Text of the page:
We partner closely with our clients to evaluate and optimize in near real-time the trade-offs between needed changes and the resulting schedule, technical, and cost risks, which provides our clients with deployed solutions that more closely match current business needs.
We also see the need for solutions that can scale quickly as demand rises and falls more quickly (for example, pandemic demand fluctuations on CDC business systems for data collection and analysis). We do this through increased virtualization (think: hyper scalable cloud architectures) and AI that can predict and adjust processing resources automatically to accommodate changes in demand.
Government agencies are having to react to constantly changing cyber threats – solutions must implement “adaptable security”, wherein it is simply expected that threats will evolve faster and across a larger and more varied surface area – systems must be able to autonomously identify, disrupt, and recover from cyber threats in near-real-time. We use approaches such as DevSecOps, Zero Trust, and others to make solution defenses more intelligent and resilient.
The user base for government systems has become dramatically more diverse, with different levels of technical proficiency and different expectations for system interaction. Our solutions must be more intuitive, more intelligent, and more configurable to meet this changing demand.
We are also adding more intelligence to the solutions we provide, whereby more tasks are automated, and more systems are self-reacting to changes in such variables as cloud resource demand, cyberthreats, end-user needs, and business processes. Solutions are increasingly self-adapting, self-protecting, and self-healing.
In a nutshell, we are having to innovate continuously to respond to more changes in less time.”
GovCon Wire: How is technology shifting the landscape of business systems in the federal market? Are government agencies changing their acquisition approaches to reflect these shifts?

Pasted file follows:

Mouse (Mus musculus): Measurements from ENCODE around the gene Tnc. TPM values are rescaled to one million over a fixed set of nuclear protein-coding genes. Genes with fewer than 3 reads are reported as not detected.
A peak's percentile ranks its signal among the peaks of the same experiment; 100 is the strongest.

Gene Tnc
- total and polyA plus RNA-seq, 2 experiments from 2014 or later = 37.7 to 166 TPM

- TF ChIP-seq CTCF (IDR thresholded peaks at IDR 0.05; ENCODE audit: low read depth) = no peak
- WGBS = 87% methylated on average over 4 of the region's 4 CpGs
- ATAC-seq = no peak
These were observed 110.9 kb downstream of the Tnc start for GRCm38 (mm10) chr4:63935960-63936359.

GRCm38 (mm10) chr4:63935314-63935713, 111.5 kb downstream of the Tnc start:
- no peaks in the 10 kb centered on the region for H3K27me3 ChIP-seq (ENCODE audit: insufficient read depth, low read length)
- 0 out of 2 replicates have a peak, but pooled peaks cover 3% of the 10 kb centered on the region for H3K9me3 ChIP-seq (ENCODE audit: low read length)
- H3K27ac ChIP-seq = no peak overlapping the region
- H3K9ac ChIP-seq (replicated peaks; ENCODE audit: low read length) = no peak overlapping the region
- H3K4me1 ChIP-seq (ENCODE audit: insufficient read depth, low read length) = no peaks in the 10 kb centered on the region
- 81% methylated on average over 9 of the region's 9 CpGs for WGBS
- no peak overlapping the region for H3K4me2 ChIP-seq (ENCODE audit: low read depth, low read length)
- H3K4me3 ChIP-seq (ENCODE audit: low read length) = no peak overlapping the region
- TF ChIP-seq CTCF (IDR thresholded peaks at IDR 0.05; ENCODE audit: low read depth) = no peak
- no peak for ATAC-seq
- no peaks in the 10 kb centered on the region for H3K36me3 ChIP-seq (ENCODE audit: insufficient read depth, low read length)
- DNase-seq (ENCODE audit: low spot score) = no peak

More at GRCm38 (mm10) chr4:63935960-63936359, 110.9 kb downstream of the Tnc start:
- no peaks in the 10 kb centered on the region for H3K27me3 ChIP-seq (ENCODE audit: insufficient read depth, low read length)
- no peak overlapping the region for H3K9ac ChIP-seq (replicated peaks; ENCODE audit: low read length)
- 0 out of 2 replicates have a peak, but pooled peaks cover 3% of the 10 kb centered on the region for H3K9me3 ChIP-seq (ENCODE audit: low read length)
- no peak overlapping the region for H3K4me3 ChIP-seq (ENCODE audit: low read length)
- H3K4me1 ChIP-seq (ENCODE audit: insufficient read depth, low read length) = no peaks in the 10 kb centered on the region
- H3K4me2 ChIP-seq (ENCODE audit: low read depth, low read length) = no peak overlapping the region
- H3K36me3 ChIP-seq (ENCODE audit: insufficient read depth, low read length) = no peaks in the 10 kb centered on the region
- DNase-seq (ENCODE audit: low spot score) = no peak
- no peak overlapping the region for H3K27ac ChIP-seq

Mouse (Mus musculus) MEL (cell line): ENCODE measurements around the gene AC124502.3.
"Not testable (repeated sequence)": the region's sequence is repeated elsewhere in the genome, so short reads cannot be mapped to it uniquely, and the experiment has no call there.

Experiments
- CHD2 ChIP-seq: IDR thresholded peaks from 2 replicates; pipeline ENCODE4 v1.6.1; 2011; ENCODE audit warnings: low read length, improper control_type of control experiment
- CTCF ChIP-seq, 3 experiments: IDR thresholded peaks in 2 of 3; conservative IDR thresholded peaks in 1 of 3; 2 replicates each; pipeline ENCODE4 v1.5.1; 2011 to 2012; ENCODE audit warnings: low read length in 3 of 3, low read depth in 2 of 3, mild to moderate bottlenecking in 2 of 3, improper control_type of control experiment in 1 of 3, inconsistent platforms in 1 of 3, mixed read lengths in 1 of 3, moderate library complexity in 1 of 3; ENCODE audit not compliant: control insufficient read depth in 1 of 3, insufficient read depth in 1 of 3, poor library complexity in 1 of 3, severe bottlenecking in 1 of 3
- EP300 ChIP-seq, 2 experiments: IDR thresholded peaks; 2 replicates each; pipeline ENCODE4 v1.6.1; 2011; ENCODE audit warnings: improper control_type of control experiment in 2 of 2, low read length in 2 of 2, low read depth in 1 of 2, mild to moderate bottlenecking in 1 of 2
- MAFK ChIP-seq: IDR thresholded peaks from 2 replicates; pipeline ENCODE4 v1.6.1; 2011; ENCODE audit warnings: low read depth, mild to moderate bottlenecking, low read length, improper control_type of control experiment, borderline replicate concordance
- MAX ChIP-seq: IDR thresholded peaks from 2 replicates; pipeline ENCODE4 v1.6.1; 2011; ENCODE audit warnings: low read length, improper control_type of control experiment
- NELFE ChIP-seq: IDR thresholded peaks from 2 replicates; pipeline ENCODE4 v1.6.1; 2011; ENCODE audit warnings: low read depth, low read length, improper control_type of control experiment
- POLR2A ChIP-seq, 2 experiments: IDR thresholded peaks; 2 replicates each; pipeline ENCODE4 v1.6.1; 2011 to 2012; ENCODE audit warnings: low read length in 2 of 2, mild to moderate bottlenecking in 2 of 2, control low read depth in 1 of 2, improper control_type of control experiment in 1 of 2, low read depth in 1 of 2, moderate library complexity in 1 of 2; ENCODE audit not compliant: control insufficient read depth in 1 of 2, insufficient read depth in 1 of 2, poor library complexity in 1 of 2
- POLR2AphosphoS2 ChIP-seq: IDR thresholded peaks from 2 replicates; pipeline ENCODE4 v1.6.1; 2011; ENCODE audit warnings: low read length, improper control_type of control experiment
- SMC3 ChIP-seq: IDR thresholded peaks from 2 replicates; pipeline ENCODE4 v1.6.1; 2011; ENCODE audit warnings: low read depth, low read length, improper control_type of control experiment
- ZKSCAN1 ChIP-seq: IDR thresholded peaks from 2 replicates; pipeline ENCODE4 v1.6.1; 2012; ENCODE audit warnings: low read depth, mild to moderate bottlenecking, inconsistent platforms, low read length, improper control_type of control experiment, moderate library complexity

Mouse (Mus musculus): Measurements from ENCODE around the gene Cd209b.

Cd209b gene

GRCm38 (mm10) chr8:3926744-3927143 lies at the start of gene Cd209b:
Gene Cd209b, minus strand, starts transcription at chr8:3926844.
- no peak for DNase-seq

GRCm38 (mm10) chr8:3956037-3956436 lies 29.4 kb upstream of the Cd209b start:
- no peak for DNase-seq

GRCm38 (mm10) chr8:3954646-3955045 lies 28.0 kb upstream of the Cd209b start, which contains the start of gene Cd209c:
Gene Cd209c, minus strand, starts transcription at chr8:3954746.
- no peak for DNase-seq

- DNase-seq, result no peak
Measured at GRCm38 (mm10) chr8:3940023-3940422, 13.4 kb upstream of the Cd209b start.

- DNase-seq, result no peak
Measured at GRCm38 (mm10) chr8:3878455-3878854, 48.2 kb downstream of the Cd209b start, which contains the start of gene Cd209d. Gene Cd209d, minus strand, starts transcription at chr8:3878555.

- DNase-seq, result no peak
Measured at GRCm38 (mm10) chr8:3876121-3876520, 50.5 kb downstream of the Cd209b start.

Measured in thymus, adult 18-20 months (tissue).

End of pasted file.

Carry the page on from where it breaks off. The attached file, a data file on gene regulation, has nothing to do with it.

Steve Tolbert: “As I’ve described, the business demands on our government clients are changing rapidly, and as a result, so are the underlying technologies and acquisition approaches they’re relying on. In response to these and other changes, CACI is advancing our capabilities using important technologies.
For example, CACI’s Agile Solution Factory (ASF) optimizes Agile software development, delivering the benefits of Agile at an enterprise scale. The results of CACI’s ASF on large government programs include increased end-user satisfaction through higher quality and more secure software deployed in shorter release cycles – and with more transparency.
CACI also provides some of the most advanced cloud migration and optimization capabilities in the industry. We leverage industry-leading Agile methods to rapidly design and deploy modular cloud solutions that reduce complexity, cost, and risk while ensuring security and interoperability.
We protect cloud-hosted infrastructure, safeguard critical data, identify and mitigate emerging threats, and deliver innovative IaaS, DevSecOps, machine learning, and big data solutions that really transform government IT environments.
In addition, CACI delivers advanced analytics capabilities, applying artificial intelligence (AI) and machine learning (ML) expertise and technology to accelerate productivity and decision making.
Our capabilities rapidly analyze and translate data into decisions that maximize workforce efficiency, automatically respond, and utilize human-in-the-loop technologies to improve adaptable AI models for business systems. We improve the quality and speed of decisions.
We’re also leveraging advances with low code, no code environments like Salesforce, ServiceNow, Appian, and more to streamline business processes in less time and in a way that can be tailored by end-users. We not only see changes in the cost of ownership, we find that this approach is also empowering for end-users who need some flexibility without requiring more costly development.
Acquisition changes we’re seeing in some agencies include more risk-sharing with contractors (for example, more use of Firm Fixed Price and other outcome-based models), some level of contract consolidation to reduce contract oversight and integration demands, and increased emphasis on the partnership between developers and operators of systems to drive better software faster.
This shift to outcome-based models allows contractors like CACI to bring more of these technologies to bear in support of their customers’ missions.”